Updated 2:55 PM ET, Mon April 30, 2018
Earlier this month, Trump called the sketch “a total con job.”
“By calling the incident a ‘con job,’ Mr. Trump’s statement would be understood to state that Ms. Clifford was fabricating the crime and the existence of the assailant, both of which are prohibited under New York law, as well as the law of numerous other states,” Daniels’ lawyer, Michael Avenatti, wrote in the lawsuit.
“It was apparent that Mr. Trump meant to convey that Ms. Clifford is a liar, someone who should not be trusted, that her claims about the threatening encounter are false, and that she was falsely accusing the individual depicted in the sketch of committing a crime, where no crime had been committed. … Mr. Trump made his statement either knowing it was false, had serious doubts about the truth of his statement, or made the statement with reckless disregard for its truth or falsity.”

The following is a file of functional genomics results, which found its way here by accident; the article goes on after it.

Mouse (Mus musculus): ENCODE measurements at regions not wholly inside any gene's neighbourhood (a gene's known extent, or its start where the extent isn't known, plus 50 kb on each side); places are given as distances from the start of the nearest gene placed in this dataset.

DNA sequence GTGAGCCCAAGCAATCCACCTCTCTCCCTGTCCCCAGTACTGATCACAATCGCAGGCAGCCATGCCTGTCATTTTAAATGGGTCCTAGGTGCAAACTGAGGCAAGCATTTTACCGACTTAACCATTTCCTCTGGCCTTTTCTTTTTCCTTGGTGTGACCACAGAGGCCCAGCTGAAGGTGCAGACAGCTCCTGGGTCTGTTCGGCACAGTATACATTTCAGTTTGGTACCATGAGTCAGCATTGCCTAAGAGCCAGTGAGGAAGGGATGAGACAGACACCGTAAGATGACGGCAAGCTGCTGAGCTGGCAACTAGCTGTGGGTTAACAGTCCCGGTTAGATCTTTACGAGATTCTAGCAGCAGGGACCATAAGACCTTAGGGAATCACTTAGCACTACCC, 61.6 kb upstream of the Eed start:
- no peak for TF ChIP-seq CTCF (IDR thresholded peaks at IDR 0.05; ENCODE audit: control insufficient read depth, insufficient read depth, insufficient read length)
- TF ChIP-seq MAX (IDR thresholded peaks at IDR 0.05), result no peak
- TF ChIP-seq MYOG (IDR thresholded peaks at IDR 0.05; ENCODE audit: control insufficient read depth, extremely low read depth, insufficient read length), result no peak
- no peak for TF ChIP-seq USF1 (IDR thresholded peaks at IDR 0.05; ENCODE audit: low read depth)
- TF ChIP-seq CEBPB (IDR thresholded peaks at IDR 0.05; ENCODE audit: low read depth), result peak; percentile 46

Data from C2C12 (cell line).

The suit is separate from another lawsuit in which Daniels, whose real name is Stephanie Clifford, is suing Trump’s personal attorney, Michael Cohen, over the legality of a 2016 hush agreement in which she was paid $130,000 to keep quiet about an alleged affair between her and Trump. The President, who is also a defendant in the lawsuit, has denied any sexual encounter between the two. Daniels also has sued Cohen
A California judge last week halted Daniels’ lawsuit
against Cohen for 90 days while a criminal investigation of the President’s lawyer moves forward in New York.
Avenatti has said they plan to file an appeal of that stay.